Golden Landmarks

Golden Landmarks lesson plan

Towers, domes, pinnacles---Golden Landmarks are found around the world. Drawings of these architectural marvels gleam and shimmer!

  • 1.

    Almost every culture and tradition marks its most important places by constructing beautiful architecture on those sites. Those buildings, which are created to inspire the people who view and use them, are often very large and ornate. Many have golden surfaces that reflect the sun so they sparkle and glow.

  • 2.

    Students locate, research, and compare important golden-surfaced structures from various cultures, such as the Golden Temple or Darbar Sahib, Amritsar, Punjab, India; the Grand Palace in Bangkok, Thailand; the Dome of the Rock, Jerusalem, Israel; the Shrine of Shah-e' Cheragh, Shiraz, Iran; and the Cathedral of St. Sophia, Novgorod, Russia. Observe similarities and differences in these impressive architectural landmarks.

  • 3.

    Students choose elements of structures that they find the most beautiful, such as towers, pinnacles, doors, or windows. Or select one impressive structure to represent.

  • 4.

    Use Crayola® Metallic FX Crayons to draw your real or imaginary Golden Landmark. Blue paper works well for the sky behind your building. Fill the paper with intricate architectural details and include the building's setting, such as a lake or trees.

  • 5.

    Use Crayola Glitter Glue to highlight the gold sparkling in the sun. Dry.

  • 6.

    With the Crayola metallic colored pencils, write a description of what the building commemorates. Display it with the drawing.


  • LA: Read with sufficient accuracy and fluency to support comprehension.
  • LA: Write informative/explanatory texts to examine a topic and convey ideas, concepts, and information through the selection, organization, and analysis of relevant content.
  • LA: Demonstrate command of the conventions of standard English capitalization, punctuation, and spelling when writing.
  • LA: Engage effectively in a range of collaborative discussions with diverse partners on grade level topics and texts, building on others' ideas and expressing their own clearly.
  • SS: Use appropriate resources, data sources, and geographic tools to generate, manipulate, and interpret information.
  • SS: Describe how people create places that reflect ideas, personality, culture, and wants and needs as they design homes, playgrounds, classrooms, and the like.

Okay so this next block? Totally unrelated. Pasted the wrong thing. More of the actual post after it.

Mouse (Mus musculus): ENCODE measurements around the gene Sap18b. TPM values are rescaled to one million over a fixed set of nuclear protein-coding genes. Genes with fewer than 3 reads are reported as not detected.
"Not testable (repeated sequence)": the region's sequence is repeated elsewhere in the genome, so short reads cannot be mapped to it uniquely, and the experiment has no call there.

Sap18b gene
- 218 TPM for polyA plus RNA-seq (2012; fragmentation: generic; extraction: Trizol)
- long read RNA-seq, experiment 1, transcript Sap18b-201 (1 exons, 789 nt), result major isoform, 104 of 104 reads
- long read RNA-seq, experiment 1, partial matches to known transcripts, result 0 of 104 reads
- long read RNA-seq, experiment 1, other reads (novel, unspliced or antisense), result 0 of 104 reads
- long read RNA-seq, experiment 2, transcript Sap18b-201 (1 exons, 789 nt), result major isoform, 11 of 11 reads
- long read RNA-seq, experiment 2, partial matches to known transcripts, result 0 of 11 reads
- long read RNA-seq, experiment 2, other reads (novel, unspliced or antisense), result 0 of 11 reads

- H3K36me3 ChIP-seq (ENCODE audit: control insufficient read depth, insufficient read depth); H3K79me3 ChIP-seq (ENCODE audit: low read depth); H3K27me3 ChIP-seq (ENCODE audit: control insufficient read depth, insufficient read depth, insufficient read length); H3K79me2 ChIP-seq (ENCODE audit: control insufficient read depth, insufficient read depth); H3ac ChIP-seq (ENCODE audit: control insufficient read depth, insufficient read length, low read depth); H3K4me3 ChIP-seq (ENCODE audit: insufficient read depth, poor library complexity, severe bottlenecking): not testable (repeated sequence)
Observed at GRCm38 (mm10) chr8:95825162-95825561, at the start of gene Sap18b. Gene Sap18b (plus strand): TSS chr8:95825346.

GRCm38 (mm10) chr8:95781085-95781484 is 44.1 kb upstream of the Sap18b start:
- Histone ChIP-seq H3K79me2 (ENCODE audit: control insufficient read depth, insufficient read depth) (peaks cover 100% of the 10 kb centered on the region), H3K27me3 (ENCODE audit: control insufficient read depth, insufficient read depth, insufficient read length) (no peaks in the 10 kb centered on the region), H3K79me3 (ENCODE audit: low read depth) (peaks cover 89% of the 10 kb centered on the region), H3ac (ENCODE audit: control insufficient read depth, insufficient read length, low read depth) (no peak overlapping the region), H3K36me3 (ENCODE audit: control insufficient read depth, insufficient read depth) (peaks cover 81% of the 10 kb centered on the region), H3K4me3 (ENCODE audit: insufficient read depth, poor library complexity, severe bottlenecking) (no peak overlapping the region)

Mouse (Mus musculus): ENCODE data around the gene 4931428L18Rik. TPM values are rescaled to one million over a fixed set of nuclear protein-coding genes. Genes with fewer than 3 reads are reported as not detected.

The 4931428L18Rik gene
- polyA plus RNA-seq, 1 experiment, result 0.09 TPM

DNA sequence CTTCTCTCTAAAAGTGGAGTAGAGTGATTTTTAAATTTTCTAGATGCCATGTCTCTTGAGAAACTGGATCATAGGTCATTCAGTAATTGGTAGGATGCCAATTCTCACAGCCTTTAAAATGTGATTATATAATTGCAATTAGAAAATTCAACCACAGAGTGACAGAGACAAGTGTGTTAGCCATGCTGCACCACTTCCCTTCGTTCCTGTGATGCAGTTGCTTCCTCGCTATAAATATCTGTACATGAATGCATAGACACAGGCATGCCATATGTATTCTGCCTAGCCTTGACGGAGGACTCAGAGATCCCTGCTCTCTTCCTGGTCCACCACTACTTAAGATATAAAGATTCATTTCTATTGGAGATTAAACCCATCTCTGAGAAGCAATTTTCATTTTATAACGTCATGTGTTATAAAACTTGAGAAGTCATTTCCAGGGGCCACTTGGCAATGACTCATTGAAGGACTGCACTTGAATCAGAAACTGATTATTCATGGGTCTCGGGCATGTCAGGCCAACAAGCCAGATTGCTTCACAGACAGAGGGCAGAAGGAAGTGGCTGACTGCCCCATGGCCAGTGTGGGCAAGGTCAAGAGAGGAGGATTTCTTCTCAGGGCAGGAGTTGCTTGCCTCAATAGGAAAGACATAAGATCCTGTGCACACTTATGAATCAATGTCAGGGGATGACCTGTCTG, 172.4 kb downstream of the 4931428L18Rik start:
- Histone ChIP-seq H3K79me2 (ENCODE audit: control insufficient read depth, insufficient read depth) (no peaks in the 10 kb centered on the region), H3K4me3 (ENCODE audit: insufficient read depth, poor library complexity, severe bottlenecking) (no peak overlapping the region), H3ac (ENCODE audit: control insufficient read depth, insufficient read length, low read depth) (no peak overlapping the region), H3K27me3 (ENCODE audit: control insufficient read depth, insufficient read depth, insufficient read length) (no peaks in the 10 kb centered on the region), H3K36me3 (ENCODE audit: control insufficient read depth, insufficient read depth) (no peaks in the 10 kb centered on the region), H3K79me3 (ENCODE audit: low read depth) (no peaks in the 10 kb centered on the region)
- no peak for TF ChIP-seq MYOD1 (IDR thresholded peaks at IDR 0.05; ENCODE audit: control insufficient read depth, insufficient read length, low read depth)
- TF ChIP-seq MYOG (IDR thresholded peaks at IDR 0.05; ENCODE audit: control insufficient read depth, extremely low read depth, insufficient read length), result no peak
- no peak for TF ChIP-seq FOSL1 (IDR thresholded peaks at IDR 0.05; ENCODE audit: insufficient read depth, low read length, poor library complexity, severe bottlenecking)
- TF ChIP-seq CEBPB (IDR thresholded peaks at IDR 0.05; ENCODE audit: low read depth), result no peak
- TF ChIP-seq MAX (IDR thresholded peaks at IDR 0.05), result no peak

• SS: Examine the interaction of human beings and their physical environment, the use of land, building of cities, and ecosystem changes in selected locales and regions.
  • VA: Intentionally take advantage of the qualities and characteristics of art media, techniques, and processes to enhance communication of experiences and ideas.
  • VA: Intentionally take advantage of the qualities and characteristics of art media, techniques, and processes to enhance communication of experiences and ideas.
  • VA: Use subjects, themes, and symbols that demonstrate knowledge of contexts, values, and aesthetics that communicate intended meaning in artworks.
  • VA: Describe and place a variety of art objects in historical and cultural contexts.


  • Possible classroom resources include: 13 Buildings Children Should Know by Annette Roeder; The World's Must-See Places: A Look Inside More Than 100 Magnificent Buildings and Monuments by DK Publishing
  • During investigations of each golden landmark structure, students identify architectural features and discuss their roots. Additionally, students investigate the past, present, and future use of the landmarks researched.
  • Students sculpt a 3-D model of golden landmarks using Crayola Model Magic. Paint with gold Crayola Premier Tempera Paint and add highlights using Crayola Glitter Glue. Consider adding jewels and sequins to complete the glitter effect.
  • As a class, use research to create a timeline showing construction dates, locations, and other important features of the world's Golden Landmarks.